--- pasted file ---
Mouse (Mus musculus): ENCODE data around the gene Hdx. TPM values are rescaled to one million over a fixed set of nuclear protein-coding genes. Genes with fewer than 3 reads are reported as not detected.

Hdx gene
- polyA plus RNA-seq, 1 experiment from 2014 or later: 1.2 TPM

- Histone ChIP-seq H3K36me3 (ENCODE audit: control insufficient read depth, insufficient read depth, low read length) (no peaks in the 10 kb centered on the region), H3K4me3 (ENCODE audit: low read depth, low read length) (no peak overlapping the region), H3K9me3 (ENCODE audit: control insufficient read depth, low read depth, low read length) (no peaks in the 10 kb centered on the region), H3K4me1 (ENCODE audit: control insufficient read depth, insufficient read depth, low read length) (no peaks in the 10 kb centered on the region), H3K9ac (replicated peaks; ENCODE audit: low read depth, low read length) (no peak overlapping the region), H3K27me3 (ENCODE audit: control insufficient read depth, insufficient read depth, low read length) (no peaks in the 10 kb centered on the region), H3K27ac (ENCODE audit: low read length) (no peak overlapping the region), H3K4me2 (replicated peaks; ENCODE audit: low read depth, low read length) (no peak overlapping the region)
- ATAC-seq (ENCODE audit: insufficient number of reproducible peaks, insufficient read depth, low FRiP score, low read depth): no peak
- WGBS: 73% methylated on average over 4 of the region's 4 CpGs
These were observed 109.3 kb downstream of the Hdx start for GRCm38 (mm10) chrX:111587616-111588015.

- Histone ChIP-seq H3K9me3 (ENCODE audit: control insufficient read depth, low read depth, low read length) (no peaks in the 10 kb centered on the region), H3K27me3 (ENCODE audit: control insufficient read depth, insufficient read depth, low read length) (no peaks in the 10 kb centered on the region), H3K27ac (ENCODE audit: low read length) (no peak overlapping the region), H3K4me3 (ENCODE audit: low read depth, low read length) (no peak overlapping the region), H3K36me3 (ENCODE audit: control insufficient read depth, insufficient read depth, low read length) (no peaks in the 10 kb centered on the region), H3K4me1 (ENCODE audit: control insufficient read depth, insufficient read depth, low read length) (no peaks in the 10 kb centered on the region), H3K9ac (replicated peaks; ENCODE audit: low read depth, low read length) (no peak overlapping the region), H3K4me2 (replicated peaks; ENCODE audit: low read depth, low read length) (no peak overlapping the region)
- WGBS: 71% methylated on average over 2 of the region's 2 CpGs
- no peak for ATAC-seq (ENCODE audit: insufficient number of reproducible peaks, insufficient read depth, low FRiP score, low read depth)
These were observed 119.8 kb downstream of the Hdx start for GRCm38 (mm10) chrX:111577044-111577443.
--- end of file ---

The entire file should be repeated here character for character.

Mouse (Mus musculus): ENCODE data around the gene Hdx. TPM values are rescaled to one million over a fixed set of nuclear protein-coding genes. Genes with fewer than 3 reads are reported as not detected.

Hdx gene
- polyA plus RNA-seq, 1 experiment from 2014 or later: 1.2 TPM

- Histone ChIP-seq H3K36me3 (ENCODE audit: control insufficient read depth, insufficient read depth, low read length) (no peaks in the 10 kb centered on the region), H3K4me3 (ENCODE audit: low read depth, low read length) (no peak overlapping the region), H3K9me3 (ENCODE audit: control insufficient read depth, low read depth, low read length) (no peaks in the 10 kb centered on the region), H3K4me1 (ENCODE audit: control insufficient read depth, insufficient read depth, low read length) (no peaks in the 10 kb centered on the region), H3K9ac (replicated peaks; ENCODE audit: low read depth, low read length) (no peak overlapping the region), H3K27me3 (ENCODE audit: control insufficient read depth, insufficient read depth, low read length) (no peaks in the 10 kb centered on the region), H3K27ac (ENCODE audit: low read length) (no peak overlapping the region), H3K4me2 (replicated peaks; ENCODE audit: low read depth, low read length) (no peak overlapping the region)
- ATAC-seq (ENCODE audit: insufficient number of reproducible peaks, insufficient read depth, low FRiP score, low read depth): no peak
- WGBS: 73% methylated on average over 4 of the region's 4 CpGs
These were observed 109.3 kb downstream of the Hdx start for GRCm38 (mm10) chrX:111587616-111588015.

- Histone ChIP-seq H3K9me3 (ENCODE audit: control insufficient read depth, low read depth, low read length) (no peaks in the 10 kb centered on the region), H3K27me3 (ENCODE audit: control insufficient read depth, insufficient read depth, low read length) (no peaks in the 10 kb centered on the region), H3K27ac (ENCODE audit: low read length) (no peak overlapping the region), H3K4me3 (ENCODE audit: low read depth, low read length) (no peak overlapping the region), H3K36me3 (ENCODE audit: control insufficient read depth, insufficient read depth, low read length) (no peaks in the 10 kb centered on the region), H3K4me1 (ENCODE audit: control insufficient read depth, insufficient read depth, low read length) (no peaks in the 10 kb centered on the region), H3K9ac (replicated peaks; ENCODE audit: low read depth, low read length) (no peak overlapping the region), H3K4me2 (replicated peaks; ENCODE audit: low read depth, low read length) (no peak overlapping the region)
- WGBS: 71% methylated on average over 2 of the region's 2 CpGs
- no peak for ATAC-seq (ENCODE audit: insufficient number of reproducible peaks, insufficient read depth, low FRiP score, low read depth)
These were observed 119.8 kb downstream of the Hdx start for GRCm38 (mm10) chrX:111577044-111577443.